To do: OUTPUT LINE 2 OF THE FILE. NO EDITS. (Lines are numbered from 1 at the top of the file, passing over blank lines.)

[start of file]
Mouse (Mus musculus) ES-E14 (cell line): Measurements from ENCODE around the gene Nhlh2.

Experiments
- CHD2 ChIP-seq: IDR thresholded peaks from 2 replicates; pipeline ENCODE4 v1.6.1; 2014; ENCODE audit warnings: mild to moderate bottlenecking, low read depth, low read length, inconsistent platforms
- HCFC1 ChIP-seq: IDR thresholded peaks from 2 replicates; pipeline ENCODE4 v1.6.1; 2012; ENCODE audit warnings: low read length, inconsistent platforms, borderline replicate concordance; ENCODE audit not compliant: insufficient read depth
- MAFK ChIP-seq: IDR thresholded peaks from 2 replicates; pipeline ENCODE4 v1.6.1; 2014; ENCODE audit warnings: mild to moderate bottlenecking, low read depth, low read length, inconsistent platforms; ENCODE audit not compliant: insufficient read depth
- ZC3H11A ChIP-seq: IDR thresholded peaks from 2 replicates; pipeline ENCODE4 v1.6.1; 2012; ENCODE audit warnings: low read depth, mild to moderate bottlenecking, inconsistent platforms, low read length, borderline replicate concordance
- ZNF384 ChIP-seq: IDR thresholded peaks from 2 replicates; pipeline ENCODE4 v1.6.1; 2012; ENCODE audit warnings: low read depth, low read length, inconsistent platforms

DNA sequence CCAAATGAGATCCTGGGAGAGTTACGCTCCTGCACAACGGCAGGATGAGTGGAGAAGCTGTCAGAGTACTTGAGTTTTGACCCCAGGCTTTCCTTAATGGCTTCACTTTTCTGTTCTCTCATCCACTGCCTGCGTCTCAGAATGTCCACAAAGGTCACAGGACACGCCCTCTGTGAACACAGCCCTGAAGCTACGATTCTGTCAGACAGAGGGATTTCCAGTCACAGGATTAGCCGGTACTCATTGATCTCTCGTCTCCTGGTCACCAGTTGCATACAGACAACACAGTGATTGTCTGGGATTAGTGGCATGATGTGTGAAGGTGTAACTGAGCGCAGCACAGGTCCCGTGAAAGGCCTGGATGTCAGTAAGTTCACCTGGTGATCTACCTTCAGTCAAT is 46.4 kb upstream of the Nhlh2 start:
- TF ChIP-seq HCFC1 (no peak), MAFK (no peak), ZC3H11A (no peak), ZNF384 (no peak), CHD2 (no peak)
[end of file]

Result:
Experiments